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A Joint Statement Between the North American MenEngage Network (NAMEN) and Equimundo

The United States was once a leader on supporting global efforts to end violence against women and promote women’s rights. But under President Trump, the US government is now far from that; the decision to withdraw the country from the Human Rights Council is just one example.

The United States, under previous administrations, has been a global supporter of advancing human rights, including efforts to respond to and eliminate violence against women domestically and internationally. However, on June 20, 2018, the Trump administration withdrew the United States (US) from the Human Rights Council (HRC), an intergovernmental body within the United Nations (UN) that holds the responsibility to promote and protect human rights globally and to address human rights violations, including violence against women.

The Trump administration’s decision puts the US on a list of countries that do not take human rights seriously and do not take women’s, children’s, or immigrants’ rights seriously. The North American MenEngage Network (NAMEN) and Equimundo express grave concerns and deep disagreement with this decision, which we believe lands the US firmly on the wrong side of history and justice. By withdrawing itself from any involvement or engagement in collaborative diplomacy, the US is removing itself from a position of both being held accountable and holding other states accountable for the advancement of human rights and the global effort to prevent all forms of gender-based violence.

Representatives of NAMEN and Equimundo attended the Human Rights Council session in June along with a number of MenEngage Alliance members – from more than 15 countries, across 5 continents – at which the US withdrew from the HRC. We were there because last year, the Human Rights Council did something historic: it affirmed that men and boys must be engaged as key actors to prevent violence against women. It affirmed that this work must be done in ways that challenge harmful ideas about what it means to be a man and must be applied within a human rights and feminist framework.

This HRC Resolution (HRC 35-10) says we need to get serious about shifting the cultures of manhood – in policy and practice – that too often drive men’s violence against women. It asserts that member states have a responsibility to support and promote men’s engagement in these efforts to prevent and eliminate all forms of gender-based violence.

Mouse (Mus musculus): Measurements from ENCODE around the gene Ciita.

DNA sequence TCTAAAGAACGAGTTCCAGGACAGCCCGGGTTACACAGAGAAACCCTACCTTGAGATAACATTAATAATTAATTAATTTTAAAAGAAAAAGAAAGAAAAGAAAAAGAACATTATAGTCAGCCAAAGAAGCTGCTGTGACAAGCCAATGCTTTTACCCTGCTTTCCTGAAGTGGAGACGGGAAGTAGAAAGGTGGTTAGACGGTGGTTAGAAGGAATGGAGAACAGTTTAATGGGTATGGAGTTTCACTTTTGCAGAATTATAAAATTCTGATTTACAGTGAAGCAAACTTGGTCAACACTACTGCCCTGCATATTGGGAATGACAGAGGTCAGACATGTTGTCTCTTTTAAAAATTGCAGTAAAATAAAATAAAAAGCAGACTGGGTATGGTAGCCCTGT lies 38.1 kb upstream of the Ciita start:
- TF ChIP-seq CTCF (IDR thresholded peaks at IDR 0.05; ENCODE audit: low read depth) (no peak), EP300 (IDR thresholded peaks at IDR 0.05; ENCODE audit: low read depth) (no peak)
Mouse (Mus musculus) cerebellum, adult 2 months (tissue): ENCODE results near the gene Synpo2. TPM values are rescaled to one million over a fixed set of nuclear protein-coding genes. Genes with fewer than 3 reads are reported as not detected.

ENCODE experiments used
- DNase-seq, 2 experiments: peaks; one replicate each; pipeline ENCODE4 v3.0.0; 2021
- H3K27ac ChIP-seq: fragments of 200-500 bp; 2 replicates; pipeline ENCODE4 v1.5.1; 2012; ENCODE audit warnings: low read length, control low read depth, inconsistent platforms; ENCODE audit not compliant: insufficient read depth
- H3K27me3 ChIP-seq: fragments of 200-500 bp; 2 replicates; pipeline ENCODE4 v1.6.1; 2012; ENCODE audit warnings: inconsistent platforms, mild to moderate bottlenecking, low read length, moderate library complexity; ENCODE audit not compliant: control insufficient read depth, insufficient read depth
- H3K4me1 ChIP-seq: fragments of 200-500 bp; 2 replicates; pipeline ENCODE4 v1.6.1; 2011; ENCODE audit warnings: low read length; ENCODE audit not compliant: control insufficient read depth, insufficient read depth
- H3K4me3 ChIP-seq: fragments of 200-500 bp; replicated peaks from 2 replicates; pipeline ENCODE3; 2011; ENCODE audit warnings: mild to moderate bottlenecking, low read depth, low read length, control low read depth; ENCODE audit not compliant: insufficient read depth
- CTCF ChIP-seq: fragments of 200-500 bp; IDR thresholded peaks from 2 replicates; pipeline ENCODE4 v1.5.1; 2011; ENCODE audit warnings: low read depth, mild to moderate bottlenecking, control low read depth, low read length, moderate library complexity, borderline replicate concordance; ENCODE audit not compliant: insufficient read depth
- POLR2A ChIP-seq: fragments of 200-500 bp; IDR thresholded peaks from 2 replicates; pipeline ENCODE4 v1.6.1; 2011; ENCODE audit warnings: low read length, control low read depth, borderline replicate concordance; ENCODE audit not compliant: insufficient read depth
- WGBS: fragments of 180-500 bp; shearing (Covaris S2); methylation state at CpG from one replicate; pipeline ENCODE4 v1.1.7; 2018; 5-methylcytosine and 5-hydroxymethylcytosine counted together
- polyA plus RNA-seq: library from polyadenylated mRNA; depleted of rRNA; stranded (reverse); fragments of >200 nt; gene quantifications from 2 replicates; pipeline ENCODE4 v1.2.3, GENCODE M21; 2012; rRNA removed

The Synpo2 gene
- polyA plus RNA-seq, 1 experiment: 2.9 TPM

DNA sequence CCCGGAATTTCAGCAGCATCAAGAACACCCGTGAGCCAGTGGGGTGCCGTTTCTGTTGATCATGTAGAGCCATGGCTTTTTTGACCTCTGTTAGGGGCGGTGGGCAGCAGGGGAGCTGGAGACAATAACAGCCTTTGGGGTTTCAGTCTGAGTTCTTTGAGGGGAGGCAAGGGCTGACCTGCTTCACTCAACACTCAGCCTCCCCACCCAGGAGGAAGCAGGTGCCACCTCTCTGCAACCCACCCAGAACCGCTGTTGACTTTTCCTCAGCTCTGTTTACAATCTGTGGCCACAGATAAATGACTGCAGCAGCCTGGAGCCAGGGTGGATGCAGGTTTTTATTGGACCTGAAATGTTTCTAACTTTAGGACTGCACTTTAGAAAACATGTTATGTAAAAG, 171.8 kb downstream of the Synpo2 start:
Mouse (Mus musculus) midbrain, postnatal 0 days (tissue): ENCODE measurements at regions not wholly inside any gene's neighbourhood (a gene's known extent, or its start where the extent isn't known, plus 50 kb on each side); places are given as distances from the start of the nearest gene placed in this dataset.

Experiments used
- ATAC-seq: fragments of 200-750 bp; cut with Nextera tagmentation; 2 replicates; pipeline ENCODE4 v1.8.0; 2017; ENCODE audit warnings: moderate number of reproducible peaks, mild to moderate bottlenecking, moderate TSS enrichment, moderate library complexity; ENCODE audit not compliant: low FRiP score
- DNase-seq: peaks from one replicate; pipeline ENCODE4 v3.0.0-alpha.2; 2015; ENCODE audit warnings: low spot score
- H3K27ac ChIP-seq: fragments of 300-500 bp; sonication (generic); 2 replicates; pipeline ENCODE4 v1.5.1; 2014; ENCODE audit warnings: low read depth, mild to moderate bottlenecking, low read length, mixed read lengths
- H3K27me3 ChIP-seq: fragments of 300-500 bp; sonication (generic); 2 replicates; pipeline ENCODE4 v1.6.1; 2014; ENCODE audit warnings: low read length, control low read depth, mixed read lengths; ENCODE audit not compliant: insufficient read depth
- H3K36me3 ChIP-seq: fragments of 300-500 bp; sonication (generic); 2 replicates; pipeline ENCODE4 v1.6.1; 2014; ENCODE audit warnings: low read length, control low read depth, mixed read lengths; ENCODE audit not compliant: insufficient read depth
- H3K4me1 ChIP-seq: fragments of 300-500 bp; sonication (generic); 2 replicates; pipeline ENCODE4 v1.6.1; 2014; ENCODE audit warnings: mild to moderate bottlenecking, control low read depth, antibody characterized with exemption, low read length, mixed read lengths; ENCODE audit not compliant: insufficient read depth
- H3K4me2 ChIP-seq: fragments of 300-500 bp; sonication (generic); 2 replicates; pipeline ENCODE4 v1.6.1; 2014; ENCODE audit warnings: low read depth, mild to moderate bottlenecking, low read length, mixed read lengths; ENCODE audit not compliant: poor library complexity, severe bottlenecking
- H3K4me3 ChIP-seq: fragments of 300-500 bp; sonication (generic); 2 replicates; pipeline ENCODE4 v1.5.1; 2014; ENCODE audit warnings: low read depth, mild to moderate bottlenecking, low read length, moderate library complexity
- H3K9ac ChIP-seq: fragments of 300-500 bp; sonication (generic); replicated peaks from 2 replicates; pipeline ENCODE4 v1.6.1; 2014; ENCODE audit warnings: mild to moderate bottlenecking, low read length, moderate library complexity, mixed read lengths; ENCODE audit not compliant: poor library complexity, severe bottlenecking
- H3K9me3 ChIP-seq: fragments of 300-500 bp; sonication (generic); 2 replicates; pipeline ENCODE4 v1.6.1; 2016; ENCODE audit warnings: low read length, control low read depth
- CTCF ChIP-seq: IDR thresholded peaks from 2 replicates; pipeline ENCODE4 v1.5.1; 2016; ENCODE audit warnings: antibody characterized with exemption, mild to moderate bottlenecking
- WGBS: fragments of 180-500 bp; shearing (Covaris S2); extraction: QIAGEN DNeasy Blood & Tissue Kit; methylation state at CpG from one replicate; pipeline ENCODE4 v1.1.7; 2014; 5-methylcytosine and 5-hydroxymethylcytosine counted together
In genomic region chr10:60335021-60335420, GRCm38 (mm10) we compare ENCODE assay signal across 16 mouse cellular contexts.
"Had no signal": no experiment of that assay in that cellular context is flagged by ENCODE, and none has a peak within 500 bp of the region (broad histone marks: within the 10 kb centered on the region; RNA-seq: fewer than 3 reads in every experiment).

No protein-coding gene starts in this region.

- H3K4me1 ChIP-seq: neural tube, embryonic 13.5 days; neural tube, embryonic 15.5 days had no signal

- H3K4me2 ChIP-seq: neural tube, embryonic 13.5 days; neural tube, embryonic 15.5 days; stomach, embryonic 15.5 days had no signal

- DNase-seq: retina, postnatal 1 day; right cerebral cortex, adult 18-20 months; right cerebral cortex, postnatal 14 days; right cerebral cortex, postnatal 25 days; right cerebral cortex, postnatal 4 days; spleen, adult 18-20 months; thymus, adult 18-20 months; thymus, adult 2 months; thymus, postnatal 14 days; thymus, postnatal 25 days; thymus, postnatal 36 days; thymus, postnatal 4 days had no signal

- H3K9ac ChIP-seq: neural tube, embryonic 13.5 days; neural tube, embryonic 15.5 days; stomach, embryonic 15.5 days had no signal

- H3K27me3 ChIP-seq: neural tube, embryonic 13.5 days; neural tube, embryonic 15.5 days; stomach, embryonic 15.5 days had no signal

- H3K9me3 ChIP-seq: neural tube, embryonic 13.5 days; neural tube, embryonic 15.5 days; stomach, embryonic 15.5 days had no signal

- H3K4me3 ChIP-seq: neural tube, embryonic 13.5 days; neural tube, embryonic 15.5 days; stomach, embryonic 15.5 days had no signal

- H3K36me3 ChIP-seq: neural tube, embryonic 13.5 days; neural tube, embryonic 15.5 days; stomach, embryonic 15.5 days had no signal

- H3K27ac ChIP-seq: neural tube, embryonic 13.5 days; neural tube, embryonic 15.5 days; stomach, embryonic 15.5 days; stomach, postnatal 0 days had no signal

Tellingly, the US was not one of the 85 member states to co-sponsor that resolution. The US refused to confirm that men are the majority of those who carry out violence against women, and therefore we must engage men to end it. Now, by withdrawing, the US is going even further by pulling ourselves out of this UN body and refusing to participate in advancing the international community’s human rights agenda more broadly. The Trump administration’s decision to withdraw came one day after the opening statement and global update of human rights concerns by UN High Commissioner for Human Rights Zeid Ra’ad Al Hussein, a statement which soundly (and in our view, rightly) criticized the US for the Trump administration’s practice of separating children from their families – including those seeking asylum (while also recently removing domestic violence as cause to seek it) – at the US’s southern border as a response to so-called and unsubstantiated immigration “crisis” into the US.

We call on the Trump administration to reverse its decision, returning to the Human Rights Council and to the global conversation about expanding human rights. We call on the government and leadership of the United States to re-commit to prioritizing the advancement of women’s rights and gender equality in its domestic and foreign policy.

As the United States, we must show what we wish to stand for; we must show that we believe we can become a place where women, children, immigrants, and all people feel safe – a place where their human rights are protected.

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